Contract language that is intended to simplify business for contractors requires careful analysis, writes Joseph Petrillo, a lawyer at Washington law firm Petrillo and Powell.
The chief acquisition offier's role is a strategic function and not secondary to the roles of his or her C-level counterparts, writes Ron Falcone.
All of the magazine’s editorial pages that week will be devoted to contributions from readers like you.
Writing performance-based contracts might take longer in the short run, but the long-term benefits are more than worth it, writes Steve Kelman.
It is impossible to manage effectively without the metrics to benchmark and shape performance, writes Robert Otto.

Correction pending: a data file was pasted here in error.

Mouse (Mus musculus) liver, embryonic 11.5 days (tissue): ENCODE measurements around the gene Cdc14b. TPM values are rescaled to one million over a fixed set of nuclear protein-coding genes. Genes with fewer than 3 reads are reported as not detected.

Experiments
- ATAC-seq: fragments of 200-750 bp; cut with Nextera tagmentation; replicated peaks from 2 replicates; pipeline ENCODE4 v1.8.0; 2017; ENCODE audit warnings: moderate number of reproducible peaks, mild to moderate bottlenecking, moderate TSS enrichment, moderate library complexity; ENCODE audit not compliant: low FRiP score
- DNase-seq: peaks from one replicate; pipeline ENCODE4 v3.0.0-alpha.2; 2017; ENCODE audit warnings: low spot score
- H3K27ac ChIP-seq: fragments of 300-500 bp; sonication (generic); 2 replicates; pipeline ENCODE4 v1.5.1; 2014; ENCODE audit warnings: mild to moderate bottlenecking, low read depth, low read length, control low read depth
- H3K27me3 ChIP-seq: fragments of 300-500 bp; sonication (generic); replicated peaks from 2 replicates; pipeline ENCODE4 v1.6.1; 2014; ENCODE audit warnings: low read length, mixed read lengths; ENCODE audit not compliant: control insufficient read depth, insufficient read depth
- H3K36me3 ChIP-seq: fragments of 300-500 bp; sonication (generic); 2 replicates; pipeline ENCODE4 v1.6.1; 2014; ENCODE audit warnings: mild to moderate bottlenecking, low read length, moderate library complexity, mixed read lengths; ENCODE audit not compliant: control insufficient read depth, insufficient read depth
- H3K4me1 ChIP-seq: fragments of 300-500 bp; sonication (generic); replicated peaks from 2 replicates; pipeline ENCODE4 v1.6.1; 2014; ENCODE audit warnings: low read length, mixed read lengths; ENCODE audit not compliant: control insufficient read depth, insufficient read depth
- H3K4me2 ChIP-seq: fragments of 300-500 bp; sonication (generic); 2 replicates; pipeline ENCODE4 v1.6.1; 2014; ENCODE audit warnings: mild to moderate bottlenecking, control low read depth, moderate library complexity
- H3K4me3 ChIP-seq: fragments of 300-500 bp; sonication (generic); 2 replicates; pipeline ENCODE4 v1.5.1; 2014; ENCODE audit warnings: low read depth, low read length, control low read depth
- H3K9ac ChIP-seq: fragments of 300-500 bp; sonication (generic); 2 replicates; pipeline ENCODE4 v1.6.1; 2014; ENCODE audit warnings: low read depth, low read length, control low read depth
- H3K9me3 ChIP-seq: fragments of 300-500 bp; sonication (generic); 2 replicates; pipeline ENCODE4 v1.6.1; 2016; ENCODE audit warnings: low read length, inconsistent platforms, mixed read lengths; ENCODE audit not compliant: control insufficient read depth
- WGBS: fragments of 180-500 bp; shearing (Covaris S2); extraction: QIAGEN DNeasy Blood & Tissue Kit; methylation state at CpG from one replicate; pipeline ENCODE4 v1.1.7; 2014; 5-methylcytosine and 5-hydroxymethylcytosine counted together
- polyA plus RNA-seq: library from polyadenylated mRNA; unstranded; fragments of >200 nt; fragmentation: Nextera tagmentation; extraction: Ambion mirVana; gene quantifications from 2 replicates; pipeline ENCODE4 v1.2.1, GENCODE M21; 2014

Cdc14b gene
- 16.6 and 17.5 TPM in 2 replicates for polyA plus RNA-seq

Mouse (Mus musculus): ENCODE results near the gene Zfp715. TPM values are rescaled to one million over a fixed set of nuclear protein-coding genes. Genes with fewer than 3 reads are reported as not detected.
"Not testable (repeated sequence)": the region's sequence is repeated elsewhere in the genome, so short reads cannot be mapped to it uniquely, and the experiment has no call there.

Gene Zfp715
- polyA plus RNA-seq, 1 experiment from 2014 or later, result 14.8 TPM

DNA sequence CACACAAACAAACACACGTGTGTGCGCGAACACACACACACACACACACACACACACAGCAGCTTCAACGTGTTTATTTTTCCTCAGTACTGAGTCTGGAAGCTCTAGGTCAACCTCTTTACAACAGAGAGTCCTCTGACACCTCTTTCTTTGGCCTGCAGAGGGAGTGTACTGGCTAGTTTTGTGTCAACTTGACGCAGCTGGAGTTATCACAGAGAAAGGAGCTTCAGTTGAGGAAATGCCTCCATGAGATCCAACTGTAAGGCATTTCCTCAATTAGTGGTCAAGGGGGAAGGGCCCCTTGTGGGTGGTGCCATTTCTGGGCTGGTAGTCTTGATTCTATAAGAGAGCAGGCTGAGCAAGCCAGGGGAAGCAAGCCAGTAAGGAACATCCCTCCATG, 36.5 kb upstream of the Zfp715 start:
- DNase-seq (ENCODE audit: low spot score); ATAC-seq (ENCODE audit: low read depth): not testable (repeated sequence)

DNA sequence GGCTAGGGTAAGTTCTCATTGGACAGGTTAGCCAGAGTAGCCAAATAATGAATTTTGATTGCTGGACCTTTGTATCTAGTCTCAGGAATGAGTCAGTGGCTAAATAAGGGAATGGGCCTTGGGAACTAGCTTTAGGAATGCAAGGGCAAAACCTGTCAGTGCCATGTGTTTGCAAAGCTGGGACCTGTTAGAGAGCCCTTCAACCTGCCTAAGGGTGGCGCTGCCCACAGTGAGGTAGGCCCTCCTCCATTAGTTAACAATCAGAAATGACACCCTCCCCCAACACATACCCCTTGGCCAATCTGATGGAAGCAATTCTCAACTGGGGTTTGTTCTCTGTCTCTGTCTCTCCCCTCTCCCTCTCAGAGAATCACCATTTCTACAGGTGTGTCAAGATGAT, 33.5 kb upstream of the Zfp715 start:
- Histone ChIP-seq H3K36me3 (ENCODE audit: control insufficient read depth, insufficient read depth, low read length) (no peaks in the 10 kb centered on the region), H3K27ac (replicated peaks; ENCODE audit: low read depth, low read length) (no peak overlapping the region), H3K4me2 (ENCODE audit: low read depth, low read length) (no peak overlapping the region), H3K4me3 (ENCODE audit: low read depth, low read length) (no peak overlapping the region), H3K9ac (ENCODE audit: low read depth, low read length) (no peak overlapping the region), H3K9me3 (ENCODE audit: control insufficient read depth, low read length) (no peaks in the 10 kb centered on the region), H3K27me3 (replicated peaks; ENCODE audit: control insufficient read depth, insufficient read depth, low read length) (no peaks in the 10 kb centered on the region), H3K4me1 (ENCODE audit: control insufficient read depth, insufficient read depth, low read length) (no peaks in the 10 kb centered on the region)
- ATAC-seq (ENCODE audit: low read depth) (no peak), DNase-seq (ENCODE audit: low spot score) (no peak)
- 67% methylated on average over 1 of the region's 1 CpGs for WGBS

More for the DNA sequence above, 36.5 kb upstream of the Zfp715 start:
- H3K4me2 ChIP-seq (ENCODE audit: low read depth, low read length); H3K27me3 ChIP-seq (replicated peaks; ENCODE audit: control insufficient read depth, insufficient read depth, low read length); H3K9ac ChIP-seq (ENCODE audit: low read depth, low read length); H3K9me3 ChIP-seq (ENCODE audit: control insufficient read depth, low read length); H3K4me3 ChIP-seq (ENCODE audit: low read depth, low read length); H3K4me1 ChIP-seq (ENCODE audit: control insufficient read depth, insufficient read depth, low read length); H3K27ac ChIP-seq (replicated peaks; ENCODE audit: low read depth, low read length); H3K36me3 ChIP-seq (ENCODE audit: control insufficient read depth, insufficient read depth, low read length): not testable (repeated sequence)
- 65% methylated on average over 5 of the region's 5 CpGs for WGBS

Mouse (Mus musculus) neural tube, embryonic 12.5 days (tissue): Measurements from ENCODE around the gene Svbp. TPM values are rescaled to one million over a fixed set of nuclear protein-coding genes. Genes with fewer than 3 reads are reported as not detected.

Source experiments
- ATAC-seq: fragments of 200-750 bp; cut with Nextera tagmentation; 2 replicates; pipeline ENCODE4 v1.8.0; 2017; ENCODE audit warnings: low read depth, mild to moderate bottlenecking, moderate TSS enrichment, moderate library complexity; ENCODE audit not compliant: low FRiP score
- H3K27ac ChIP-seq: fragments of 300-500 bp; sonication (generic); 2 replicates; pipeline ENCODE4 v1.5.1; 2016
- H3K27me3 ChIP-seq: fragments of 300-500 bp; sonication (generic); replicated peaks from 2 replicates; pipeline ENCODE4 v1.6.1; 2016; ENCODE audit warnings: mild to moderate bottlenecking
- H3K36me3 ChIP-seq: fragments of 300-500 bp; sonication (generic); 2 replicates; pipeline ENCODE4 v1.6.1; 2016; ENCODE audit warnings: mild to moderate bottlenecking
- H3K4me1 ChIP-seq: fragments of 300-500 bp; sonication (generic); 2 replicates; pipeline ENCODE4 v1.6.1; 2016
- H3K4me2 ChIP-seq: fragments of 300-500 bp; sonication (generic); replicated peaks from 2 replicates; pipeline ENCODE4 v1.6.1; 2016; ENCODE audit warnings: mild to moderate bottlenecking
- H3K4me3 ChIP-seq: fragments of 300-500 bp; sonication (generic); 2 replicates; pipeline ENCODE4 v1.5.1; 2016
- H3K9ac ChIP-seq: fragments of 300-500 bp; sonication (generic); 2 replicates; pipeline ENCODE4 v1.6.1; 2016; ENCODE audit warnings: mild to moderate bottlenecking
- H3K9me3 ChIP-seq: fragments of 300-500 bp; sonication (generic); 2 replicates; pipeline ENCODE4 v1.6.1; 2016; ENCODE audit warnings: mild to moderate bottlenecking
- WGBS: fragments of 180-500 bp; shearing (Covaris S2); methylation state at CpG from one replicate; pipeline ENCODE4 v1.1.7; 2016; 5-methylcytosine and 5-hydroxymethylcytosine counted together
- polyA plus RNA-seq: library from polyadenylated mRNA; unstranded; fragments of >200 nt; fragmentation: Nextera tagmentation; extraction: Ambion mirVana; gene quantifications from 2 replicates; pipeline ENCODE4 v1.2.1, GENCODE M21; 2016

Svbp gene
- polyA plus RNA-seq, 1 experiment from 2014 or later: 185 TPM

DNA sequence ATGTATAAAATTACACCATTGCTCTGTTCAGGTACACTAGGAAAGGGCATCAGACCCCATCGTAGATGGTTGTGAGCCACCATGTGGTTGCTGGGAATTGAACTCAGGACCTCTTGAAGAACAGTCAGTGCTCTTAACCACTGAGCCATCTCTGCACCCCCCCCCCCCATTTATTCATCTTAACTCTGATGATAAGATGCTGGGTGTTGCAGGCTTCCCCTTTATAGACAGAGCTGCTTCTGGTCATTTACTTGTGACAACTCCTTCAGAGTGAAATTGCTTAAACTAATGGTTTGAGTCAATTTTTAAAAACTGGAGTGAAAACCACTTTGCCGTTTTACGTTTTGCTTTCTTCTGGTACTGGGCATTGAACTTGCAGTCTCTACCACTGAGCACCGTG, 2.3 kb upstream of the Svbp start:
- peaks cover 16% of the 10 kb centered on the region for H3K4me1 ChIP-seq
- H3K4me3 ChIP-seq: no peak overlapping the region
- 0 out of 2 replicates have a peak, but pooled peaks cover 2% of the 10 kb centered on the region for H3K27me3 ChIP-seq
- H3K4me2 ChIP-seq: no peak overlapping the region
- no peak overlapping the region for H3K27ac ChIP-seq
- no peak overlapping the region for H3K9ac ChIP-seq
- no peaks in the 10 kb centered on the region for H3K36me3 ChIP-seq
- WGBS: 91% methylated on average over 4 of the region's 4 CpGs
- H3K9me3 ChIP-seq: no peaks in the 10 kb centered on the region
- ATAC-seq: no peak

Like all good marketing campaigns, the cloud is more of a concept than a reality, writes Chris Bronk.
Despite some success, the ultimate goal of strategic sourcing seems to have gotten lost, writes Bill Gormley.
Agencies need to learn some rules of the road before jumping into social media, writes communications consultant Fred Wellman.
The defining question for any CIO today is whether they allow their employees to access the latest, greatest hits of Web 2.0.
Program managers do themselves a favor when they include contracting experts early in the process, writes Steve Kelman.
An award-winning economic theory offers insight into three important federal IT trends, Warren Suss writes.
If the Justice Department's new information-sharing tool works, law enforcement agencies will be able to solve cases ranging from electronic fraud to terrorism, writes Chris Bronk.